How you'll spend your time

Sorry, we don’t have study time information to display here

How you'll be assessed

Sorry, we don’t have course assessment information to display here

What do the numbers say for

The percentages below relate to the general subject area at this uni, not to one course. We show these stats because there isn't enough data about the specific course, or where this is the most detailed info made available to us.

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What do students think about this subject here?

Source: NSS

Here's how satisfied past students were taking courses within this subject area about things such as the quality of facilities and teaching - useful to refer to when you're narrowing down your options. Our student score makes comparisons easier, showing whether overall satisfaction is high, medium or low compared to other unis.

What do student satisfaction scores tell you?

Overall student satisfaction 98%
Student score 88% MED
Able to access IT resources


Staff made the subject interesting


Library resources are satisfactory


Feedback on work has been helpful


Feedback on work has been prompt


Staff are good at explaining things


Staff value students' opinions



Who studies this subject?

Source: HESA

Start building a picture of who you could be studying with by taking a look at the profile of people that have studied this subject here in previous years.

UK / Non-UK
18% of students here are from outside the UK
Male / Female
34% of students are female
Full-time / Part-time
3% of students are part-time
Typical Ucas points
439 entry points typically achieved by students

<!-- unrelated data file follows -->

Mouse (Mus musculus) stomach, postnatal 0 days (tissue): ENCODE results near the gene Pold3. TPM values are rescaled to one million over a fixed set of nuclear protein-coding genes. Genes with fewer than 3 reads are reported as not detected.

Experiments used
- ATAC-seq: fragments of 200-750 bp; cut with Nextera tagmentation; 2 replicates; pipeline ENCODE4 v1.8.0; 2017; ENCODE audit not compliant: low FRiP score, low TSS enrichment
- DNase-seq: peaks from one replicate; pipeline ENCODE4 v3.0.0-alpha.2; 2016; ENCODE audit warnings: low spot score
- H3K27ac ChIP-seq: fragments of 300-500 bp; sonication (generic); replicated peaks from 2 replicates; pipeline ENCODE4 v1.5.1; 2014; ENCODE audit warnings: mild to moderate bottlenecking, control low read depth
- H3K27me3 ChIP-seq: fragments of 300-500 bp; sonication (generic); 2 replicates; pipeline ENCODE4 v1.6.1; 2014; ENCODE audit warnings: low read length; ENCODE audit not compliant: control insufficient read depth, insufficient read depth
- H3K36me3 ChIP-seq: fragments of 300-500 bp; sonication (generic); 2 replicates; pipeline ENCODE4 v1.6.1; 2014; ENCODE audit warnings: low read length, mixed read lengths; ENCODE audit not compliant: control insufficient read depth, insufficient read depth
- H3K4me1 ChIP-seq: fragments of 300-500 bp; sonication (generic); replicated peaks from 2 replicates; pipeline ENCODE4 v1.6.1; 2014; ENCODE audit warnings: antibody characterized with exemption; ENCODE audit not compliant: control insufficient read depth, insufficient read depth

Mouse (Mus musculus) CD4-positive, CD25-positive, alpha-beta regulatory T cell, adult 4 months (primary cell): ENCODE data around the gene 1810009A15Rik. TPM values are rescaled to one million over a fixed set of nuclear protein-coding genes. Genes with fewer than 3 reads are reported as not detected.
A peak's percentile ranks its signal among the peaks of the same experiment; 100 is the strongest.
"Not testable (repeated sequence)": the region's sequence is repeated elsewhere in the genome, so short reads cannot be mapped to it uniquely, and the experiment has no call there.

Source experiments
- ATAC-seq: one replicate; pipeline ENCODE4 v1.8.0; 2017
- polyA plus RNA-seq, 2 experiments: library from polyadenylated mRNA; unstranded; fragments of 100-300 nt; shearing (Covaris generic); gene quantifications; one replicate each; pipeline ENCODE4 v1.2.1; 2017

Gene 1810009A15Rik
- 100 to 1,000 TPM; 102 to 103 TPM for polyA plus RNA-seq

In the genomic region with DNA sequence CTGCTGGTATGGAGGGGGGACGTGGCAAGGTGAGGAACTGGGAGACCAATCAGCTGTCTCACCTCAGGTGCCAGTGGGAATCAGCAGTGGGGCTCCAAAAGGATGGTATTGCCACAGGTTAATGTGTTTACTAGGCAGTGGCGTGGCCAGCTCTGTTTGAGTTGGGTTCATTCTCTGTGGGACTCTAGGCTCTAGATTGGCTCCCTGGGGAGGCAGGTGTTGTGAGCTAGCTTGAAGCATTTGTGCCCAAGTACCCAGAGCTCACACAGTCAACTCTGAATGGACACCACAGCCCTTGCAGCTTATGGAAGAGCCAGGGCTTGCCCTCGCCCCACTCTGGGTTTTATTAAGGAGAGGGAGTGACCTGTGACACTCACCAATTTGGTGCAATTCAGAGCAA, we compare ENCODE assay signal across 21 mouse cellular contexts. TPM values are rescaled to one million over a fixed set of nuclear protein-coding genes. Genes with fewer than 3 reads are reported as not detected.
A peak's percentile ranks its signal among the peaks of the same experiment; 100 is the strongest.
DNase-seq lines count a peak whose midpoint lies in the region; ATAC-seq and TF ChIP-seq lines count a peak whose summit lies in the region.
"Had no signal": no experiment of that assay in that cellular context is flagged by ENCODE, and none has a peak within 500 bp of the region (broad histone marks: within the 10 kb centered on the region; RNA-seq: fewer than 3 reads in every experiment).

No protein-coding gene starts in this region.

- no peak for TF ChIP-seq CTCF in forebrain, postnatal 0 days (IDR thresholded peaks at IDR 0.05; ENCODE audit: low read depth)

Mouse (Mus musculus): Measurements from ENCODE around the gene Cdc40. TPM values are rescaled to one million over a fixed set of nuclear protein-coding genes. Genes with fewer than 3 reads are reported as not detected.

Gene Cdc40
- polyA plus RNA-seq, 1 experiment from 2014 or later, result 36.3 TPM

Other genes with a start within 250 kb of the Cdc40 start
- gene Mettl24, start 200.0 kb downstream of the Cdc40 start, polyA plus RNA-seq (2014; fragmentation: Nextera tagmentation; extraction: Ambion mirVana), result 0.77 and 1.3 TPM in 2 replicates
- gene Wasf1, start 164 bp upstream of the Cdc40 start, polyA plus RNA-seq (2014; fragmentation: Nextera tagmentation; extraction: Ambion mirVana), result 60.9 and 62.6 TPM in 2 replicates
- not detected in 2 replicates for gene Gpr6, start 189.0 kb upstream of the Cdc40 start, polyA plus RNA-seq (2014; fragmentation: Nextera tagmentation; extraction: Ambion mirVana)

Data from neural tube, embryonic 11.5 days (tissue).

2:1 or above
85% of students achieved a 2:1 or above
Drop-out rate
5% of students do not continue into the second year of their course
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What are graduates doing after six months?

Source: DLHE

Here’s what students are up after they graduate from studying this subject here. We’ve analysed the employment rate and salary figures so you can see at a glance whether they’re high, typical or low compared to graduates in this subject from other universities. Remember the numbers are only measured only six months after graduation and can be affected by the economic climate - the outlook may be different when you leave uni. What do graduate employment figures really tell you?

% employed or in further study 95% MED
Average graduate salary £18.2k LOW
Graduates who are conservation and environment professionals


Graduates who are natural and social science professionals


Graduates who are architects, town planners and surveyors


Employment prospects for graduates of this subject

Sources: DLHE & HECSU
The market for geologists is has been quite linked to the oil industry for some time now, and the drop in the price of oil has meant the industry has stopped recruiting as many people for the time being. Geologists are still in demand, though, so the main effect has been to reduce the opportunities - and salaries - for geologists working abroad. At home, the oil industry remains a big employer, and so are the mining, civil engineering, construction and consultancy industries, with geology graduates working as geologists, geophysicists, civil engineers and environmental professionals.